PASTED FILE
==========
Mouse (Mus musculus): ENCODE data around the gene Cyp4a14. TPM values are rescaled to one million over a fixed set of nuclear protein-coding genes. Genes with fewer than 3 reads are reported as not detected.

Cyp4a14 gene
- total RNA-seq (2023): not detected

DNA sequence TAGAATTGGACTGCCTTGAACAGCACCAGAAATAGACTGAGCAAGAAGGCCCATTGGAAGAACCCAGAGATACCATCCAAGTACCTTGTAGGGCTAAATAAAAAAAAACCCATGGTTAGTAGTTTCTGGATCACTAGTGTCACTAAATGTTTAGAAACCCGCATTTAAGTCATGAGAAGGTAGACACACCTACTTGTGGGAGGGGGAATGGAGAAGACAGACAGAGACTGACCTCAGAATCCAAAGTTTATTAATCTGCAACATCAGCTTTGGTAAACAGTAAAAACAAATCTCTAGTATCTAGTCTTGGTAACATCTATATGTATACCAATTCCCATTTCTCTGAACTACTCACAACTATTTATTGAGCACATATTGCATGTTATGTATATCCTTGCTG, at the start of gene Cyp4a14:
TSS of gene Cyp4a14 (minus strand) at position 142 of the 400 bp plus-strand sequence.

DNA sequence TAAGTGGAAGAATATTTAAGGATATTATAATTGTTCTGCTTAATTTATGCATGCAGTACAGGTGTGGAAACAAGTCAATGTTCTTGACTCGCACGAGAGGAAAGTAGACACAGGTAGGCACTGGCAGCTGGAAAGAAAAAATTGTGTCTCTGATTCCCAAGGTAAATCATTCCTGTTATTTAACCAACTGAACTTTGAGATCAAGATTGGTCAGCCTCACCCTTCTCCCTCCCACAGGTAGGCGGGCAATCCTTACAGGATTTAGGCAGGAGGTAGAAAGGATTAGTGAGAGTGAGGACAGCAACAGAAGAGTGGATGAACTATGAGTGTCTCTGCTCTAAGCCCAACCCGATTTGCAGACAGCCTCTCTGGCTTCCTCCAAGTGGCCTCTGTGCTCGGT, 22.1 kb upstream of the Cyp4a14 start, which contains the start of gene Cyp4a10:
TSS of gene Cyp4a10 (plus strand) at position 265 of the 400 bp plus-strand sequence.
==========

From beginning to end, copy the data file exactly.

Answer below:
Mouse (Mus musculus): ENCODE data around the gene Cyp4a14. TPM values are rescaled to one million over a fixed set of nuclear protein-coding genes. Genes with fewer than 3 reads are reported as not detected.

Cyp4a14 gene
- total RNA-seq (2023): not detected

DNA sequence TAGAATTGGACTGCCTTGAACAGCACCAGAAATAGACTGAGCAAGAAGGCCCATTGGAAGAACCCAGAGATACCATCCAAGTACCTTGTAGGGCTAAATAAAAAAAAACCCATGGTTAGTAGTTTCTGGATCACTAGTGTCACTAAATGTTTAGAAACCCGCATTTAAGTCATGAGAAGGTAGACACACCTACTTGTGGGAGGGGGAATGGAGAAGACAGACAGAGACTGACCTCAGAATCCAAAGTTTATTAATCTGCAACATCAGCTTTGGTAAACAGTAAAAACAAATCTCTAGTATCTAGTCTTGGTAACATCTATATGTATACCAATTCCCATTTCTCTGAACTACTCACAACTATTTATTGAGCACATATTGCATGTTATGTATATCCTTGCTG, at the start of gene Cyp4a14:
TSS of gene Cyp4a14 (minus strand) at position 142 of the 400 bp plus-strand sequence.

DNA sequence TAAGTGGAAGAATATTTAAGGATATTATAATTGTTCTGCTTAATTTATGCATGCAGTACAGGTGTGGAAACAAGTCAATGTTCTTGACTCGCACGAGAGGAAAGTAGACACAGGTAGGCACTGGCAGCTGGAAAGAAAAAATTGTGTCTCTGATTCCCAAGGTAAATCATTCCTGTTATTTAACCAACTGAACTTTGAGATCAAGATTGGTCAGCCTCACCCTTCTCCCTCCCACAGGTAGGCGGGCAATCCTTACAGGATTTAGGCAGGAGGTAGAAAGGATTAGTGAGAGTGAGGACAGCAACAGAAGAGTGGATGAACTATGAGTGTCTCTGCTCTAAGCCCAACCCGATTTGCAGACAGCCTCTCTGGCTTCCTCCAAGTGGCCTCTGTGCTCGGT, 22.1 kb upstream of the Cyp4a14 start, which contains the start of gene Cyp4a10:
TSS of gene Cyp4a10 (plus strand) at position 265 of the 400 bp plus-strand sequence.